A day after the IMF warned that the world is facing a dramatic economic slowdown cliff, it follows up by pulling off the scab on a festering European wound, with Reuters reporting that according to the IMF, "Europe's debt crisis has increased the risk exposure of banks in the region by 300 billion euros and they need to recapitalize to ensure they can weather potential losses. In its Global Financial Stability Report, the IMF said it sought to "approximate the increase in sovereign credit risk experienced by banks over the past two years." Earlier this month, IMF Managing Director Christine Lagarde drew fire from European officials when she called for a mandatory recapitalization of Europe's banks. News reports last month said the IMF had identified a 200 billion euro shortfall in European bank capital, but officials in Europe insisted the figure was off the mark and the capital position of most banks in the region was solid." So what does the IMF do to address protests by the IMF that it was overestimating undercapitalization? It hikes them by 50%! Yet even so it is still €700 billion short of Goldman's estimate for a €1 trillion hole in Europe. Also, assuming European banks had three peaceful years in which to recapitalize at much higher valuations, it is safe to say they will absolutely not do it now, when the market has basically locked them out. And needless to say, when Greece defaults all these shortfall numbers will have to be revised.... by a factor of 10x... higher.
European officials stood by bank stress tests they conducted in July that found only eight banks deficient in capital with a combined shortfall of only 2.5 billion euros, a figure widely criticized as too low and politically skewed.
The IMF's report on Wednesday made clear the 200 billion figure was not a hard measure of a capital shortfall.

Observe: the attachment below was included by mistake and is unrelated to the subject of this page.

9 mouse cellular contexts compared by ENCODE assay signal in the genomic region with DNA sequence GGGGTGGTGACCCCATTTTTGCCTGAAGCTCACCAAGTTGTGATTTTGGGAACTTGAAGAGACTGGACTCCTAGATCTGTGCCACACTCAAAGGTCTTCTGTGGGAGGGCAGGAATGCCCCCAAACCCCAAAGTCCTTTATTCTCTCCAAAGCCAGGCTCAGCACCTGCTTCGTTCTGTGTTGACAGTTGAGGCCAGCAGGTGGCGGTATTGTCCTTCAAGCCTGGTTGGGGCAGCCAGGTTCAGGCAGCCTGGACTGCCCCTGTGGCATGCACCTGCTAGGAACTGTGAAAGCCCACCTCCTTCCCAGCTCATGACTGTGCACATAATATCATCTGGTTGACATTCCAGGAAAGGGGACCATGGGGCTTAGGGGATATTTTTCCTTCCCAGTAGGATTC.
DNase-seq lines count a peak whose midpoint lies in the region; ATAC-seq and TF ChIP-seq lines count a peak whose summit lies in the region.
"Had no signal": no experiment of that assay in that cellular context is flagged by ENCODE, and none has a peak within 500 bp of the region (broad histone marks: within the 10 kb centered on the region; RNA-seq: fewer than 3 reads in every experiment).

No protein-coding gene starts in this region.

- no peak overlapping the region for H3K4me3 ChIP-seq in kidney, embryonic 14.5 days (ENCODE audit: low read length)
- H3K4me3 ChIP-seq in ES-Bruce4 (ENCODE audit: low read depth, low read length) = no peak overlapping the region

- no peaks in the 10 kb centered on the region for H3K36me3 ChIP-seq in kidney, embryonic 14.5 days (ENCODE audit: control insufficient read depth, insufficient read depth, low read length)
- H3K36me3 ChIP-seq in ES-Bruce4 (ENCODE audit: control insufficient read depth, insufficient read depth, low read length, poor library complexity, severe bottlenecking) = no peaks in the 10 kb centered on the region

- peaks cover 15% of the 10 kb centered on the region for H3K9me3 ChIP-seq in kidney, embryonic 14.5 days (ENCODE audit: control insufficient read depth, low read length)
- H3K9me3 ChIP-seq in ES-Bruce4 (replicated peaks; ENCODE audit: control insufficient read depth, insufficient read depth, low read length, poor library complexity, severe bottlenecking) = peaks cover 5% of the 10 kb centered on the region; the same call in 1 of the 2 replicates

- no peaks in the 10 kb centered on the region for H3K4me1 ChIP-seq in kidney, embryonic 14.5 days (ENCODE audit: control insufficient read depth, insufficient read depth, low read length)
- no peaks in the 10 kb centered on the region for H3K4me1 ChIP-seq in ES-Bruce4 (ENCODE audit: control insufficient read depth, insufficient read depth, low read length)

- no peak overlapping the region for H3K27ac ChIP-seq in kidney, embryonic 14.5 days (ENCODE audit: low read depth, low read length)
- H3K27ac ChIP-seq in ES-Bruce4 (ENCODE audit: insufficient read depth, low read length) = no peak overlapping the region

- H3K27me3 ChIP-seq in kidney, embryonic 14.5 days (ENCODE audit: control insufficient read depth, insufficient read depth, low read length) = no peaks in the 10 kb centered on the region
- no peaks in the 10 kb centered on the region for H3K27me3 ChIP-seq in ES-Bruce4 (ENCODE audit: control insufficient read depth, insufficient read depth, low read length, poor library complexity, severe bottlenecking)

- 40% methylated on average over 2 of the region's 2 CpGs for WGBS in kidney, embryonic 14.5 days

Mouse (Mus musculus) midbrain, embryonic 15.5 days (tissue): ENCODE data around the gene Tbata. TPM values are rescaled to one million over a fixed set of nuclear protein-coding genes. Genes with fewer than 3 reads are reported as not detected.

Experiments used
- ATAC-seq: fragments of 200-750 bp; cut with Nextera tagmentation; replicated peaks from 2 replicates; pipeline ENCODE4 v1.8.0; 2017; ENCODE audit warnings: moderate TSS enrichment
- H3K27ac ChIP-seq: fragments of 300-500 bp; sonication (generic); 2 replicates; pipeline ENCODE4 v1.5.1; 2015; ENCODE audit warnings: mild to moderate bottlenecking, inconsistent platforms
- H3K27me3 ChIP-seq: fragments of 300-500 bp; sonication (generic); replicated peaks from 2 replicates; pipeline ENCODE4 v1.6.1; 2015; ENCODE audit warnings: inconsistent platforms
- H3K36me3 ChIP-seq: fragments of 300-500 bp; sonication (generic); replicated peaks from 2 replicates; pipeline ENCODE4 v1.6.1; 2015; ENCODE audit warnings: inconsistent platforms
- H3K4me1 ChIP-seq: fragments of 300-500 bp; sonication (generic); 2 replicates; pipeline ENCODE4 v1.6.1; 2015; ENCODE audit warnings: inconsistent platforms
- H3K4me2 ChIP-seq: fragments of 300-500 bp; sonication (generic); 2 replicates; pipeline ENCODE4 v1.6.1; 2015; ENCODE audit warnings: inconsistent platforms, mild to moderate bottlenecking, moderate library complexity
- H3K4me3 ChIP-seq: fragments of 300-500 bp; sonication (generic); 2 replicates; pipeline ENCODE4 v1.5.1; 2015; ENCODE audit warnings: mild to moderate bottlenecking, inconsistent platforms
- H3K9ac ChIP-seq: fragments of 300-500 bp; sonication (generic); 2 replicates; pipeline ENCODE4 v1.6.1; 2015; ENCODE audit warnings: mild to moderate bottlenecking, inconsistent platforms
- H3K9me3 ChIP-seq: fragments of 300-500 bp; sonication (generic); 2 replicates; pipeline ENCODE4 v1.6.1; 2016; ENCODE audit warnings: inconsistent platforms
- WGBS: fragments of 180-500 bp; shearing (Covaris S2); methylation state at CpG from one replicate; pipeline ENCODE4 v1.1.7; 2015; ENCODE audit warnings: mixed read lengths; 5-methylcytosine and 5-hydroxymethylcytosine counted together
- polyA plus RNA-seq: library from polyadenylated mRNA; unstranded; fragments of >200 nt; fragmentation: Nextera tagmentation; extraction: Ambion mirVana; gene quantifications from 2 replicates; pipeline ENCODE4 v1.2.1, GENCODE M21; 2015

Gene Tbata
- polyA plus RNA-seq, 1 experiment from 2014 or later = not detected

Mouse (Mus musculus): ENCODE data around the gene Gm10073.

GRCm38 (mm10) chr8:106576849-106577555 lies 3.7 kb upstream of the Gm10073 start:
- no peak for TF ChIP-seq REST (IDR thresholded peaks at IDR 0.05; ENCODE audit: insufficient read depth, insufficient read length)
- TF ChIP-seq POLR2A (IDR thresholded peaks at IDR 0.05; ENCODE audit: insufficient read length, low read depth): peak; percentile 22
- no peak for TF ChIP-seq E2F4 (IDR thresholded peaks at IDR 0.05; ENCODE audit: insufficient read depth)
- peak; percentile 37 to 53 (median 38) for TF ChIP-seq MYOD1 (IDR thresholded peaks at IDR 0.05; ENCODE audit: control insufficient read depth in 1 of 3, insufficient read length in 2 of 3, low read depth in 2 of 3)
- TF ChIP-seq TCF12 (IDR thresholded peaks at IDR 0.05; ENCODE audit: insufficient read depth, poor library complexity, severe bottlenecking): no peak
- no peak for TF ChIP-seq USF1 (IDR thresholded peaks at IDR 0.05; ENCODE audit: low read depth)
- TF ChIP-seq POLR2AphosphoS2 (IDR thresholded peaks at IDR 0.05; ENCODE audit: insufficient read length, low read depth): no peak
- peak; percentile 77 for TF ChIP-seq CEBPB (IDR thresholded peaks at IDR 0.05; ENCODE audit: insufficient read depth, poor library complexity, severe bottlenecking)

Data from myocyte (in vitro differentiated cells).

Instead, it measured how risk exposure had increased as sovereign debt prices had fallen. It said a further 100 billion euro increase in exposure was related to a recent decline in bank asset prices and rise in bank funding costs.
The report said banks should raise capital privately although public funds may be necessary for viable banks. Lagarde had said Europe might need to consider tapping its sovereign debt bailout fund to bolster banks.
The IMF said the damage could spread from Europe to banks in emerging market economies.
For the first time, it estimated emerging market bank balance sheets could be reduced by up to 6 percentage points if the pace of global growth fell sharply on the back of Europe's troubles and forced a sudden reversal in capital flows.
The IMF said banks in Latin America were most vulnerable, while banks in Asia and eastern Europe were more sensitive to increases in funding costs.
"Risks are elevated and time is running out to tackle vulnerabilities that threaten the global financial system and the ongoing economic recovery," the report said.
The IMF called for a "coherent" strategy to address the risk of financial and economic spillovers from the European debt crisis, which has forced Greece, Portugal and Ireland to turn to the European Union and IMF for rescue loans.
We will bring you the full paperweight report once released. We are confident it will have many pretty charts in it.